• environmental;
  • companies;
  • pollution;
  • operations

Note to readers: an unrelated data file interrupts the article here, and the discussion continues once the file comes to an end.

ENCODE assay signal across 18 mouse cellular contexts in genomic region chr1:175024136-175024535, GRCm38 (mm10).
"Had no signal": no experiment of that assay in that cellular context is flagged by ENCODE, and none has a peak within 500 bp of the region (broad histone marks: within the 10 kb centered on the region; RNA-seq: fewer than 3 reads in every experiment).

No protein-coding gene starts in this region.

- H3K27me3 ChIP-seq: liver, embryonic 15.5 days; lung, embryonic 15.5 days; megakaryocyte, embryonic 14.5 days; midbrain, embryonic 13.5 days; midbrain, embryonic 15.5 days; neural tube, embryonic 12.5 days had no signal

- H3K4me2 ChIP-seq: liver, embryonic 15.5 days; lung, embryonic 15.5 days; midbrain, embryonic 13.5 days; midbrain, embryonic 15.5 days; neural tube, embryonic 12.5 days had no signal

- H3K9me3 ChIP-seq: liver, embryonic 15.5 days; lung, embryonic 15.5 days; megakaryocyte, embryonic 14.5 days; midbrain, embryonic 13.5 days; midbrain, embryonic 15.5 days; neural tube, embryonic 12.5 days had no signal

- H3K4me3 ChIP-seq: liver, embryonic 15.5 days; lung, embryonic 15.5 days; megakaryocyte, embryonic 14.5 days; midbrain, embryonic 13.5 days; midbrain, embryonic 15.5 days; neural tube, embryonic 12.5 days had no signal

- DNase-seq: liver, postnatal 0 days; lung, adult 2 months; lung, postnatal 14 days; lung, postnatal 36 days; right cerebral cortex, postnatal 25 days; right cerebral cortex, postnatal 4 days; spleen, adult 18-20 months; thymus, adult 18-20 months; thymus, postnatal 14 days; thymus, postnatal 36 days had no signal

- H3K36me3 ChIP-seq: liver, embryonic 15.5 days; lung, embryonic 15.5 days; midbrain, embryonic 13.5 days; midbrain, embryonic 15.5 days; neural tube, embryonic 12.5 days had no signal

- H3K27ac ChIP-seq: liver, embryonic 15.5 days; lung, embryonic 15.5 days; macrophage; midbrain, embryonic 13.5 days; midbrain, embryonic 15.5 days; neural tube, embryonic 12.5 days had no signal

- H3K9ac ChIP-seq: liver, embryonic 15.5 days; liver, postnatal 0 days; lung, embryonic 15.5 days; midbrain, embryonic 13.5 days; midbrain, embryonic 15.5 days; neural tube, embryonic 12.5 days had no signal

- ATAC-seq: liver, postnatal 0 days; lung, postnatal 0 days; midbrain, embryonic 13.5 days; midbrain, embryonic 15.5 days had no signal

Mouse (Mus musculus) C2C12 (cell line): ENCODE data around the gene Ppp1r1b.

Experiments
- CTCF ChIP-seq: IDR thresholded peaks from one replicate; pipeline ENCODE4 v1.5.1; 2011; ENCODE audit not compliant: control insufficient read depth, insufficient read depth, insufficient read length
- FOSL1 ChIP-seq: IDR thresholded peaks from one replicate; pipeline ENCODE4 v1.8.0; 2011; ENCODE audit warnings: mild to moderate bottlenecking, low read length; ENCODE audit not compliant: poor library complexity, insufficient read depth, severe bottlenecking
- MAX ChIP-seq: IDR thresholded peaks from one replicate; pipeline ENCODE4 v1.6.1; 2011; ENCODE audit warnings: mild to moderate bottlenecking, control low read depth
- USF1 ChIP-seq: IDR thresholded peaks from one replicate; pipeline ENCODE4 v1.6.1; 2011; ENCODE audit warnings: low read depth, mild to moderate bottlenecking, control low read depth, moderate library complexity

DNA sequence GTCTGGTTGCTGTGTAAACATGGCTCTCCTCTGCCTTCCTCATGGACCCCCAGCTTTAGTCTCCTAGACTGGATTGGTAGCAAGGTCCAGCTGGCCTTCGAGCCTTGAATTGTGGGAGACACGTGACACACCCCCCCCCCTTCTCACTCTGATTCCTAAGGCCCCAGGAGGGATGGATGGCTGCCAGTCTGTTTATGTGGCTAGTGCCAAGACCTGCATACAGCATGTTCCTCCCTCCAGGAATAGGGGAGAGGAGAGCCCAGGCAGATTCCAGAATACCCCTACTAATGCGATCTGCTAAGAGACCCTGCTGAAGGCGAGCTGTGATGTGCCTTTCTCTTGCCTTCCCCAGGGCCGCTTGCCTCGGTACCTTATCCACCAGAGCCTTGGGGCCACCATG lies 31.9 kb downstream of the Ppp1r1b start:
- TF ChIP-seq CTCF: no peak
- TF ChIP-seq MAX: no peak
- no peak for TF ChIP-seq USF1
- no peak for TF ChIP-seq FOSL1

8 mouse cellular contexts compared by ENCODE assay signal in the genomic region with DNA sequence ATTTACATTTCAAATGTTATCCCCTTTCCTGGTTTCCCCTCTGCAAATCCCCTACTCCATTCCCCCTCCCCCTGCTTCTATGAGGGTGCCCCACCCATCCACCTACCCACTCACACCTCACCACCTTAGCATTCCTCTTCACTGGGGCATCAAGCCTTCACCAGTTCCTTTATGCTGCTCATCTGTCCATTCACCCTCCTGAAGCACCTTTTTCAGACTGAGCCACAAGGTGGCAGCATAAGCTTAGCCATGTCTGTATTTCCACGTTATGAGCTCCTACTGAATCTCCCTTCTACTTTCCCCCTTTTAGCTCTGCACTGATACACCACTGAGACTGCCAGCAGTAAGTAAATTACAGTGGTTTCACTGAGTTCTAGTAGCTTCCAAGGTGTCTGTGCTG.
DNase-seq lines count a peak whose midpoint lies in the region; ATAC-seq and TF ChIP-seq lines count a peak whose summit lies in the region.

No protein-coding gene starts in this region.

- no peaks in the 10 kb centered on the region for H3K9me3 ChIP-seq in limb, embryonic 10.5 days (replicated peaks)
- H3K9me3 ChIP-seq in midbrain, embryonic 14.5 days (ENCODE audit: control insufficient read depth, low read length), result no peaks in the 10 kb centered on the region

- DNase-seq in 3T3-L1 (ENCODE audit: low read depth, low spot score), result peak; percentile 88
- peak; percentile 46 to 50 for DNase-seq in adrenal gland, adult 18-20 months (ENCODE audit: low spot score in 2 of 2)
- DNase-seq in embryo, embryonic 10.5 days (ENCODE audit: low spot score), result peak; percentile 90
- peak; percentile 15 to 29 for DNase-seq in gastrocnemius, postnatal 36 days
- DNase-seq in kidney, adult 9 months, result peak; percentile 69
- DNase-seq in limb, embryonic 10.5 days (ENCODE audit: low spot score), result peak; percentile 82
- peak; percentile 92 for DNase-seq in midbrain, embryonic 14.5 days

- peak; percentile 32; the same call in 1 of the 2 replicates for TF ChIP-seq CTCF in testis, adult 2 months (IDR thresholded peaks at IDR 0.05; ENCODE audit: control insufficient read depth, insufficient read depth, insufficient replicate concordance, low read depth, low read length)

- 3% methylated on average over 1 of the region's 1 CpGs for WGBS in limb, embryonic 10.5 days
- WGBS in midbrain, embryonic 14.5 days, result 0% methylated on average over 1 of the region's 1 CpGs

In contrast to most environmental engineering processes, the effectiveness of employee involvement in pollution reduction seems uncertain, ambiguous and far from being clearly established. For companies whose environmental policies have long rested on technical investments, this uncertainty raises several essential questions, namely ‘what is the true effectiveness of this approach?’, ‘to what degree does employee involvement, most specifically operator involvement, make it possible to significantly and measurably reduce environmental impacts?’ and ‘what type of change could this induce in company operations?’. This article proposes answers to these questions based on an empirical study of the preventive and behavioural aspects of environmental management in the Canadian chemical industry. Conducted in three chemical factories from the Montreal region, the case studies show that significant results, often exceeding managers' expectations, could be obtained through the operators' involvement. However, these results and the precise organizational changes that caused them were difficult to identify, measure and foresee. Copyright © 2005 John Wiley & Sons, Ltd and ERP Environment.